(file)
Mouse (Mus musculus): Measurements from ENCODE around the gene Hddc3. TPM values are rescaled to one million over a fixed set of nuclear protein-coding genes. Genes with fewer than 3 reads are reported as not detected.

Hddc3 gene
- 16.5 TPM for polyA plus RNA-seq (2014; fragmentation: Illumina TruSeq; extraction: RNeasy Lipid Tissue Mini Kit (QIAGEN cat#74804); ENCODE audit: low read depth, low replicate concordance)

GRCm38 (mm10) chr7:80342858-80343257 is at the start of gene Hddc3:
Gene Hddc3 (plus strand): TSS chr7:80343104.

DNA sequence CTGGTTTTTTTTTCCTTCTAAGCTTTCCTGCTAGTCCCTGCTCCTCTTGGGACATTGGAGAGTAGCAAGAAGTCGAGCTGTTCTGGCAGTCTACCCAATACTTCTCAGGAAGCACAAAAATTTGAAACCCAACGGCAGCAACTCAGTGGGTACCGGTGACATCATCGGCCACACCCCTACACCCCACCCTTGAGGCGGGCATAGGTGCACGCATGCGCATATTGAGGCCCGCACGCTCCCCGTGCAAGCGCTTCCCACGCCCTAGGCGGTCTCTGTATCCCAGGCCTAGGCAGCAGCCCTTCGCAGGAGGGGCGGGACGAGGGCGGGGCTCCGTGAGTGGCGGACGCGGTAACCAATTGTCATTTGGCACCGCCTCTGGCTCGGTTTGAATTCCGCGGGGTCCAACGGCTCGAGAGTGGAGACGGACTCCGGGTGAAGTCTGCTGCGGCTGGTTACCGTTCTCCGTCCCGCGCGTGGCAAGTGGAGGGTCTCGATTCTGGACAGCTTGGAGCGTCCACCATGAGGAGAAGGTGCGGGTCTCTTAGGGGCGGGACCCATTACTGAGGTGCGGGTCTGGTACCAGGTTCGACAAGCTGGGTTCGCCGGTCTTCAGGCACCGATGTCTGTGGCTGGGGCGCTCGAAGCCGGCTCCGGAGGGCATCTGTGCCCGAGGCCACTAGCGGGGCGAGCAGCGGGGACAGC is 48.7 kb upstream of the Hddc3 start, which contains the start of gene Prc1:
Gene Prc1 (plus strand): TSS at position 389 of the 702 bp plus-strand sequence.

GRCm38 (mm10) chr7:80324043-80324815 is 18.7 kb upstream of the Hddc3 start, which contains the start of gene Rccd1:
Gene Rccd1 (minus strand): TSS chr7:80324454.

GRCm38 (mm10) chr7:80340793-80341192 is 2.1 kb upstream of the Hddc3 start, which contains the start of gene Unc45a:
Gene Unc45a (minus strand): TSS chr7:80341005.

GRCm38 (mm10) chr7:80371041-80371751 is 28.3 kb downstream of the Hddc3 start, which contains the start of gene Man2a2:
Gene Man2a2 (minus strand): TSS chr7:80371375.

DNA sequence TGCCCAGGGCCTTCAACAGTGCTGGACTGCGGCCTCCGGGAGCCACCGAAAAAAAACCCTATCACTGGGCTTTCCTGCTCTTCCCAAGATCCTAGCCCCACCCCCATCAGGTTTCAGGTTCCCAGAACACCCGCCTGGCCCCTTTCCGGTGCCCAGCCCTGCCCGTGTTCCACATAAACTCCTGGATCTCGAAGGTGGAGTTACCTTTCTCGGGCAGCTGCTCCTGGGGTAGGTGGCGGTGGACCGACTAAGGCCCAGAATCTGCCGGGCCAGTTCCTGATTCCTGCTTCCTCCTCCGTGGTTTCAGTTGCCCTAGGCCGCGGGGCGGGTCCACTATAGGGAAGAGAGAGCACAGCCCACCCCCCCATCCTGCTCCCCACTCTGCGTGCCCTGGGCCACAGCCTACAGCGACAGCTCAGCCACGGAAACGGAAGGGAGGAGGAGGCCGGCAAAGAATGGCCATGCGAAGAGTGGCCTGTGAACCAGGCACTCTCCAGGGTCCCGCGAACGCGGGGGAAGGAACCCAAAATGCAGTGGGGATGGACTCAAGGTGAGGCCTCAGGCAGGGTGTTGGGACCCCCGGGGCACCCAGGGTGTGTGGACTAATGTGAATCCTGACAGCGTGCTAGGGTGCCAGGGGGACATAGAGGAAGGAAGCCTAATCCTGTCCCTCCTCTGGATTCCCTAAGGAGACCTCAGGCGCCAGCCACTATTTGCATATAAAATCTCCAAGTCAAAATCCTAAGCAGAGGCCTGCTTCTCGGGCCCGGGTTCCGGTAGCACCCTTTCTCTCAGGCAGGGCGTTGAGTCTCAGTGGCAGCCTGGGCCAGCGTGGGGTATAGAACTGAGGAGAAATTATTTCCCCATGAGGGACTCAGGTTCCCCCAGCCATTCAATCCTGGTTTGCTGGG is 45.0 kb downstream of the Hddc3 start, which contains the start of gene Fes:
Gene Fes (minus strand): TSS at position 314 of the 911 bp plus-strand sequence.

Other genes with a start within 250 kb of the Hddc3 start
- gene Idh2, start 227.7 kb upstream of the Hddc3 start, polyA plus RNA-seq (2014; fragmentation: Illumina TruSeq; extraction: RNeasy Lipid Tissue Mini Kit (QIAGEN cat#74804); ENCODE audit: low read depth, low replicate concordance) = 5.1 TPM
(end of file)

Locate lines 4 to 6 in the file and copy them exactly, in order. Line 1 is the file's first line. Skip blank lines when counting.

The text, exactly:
GRCm38 (mm10) chr7:80342858-80343257 is at the start of gene Hddc3:
Gene Hddc3 (plus strand): TSS chr7:80343104.

DNA sequence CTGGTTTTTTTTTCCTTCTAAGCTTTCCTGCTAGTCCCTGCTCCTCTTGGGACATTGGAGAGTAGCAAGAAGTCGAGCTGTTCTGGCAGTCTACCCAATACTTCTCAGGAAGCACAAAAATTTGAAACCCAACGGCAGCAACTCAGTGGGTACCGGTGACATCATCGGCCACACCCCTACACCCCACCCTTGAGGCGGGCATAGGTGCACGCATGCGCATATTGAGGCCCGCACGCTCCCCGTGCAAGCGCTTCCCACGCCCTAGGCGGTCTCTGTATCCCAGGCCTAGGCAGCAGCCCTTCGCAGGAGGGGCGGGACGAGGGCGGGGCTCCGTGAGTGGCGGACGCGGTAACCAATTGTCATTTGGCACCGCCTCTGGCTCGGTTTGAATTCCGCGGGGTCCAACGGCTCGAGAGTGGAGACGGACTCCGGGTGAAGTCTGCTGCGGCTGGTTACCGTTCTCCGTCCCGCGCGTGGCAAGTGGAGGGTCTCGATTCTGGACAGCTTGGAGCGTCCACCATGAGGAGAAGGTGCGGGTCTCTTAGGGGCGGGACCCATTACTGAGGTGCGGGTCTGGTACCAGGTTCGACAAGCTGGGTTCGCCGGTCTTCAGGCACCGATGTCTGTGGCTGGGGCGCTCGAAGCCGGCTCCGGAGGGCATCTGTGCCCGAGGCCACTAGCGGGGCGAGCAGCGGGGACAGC is 48.7 kb upstream of the Hddc3 start, which contains the start of gene Prc1: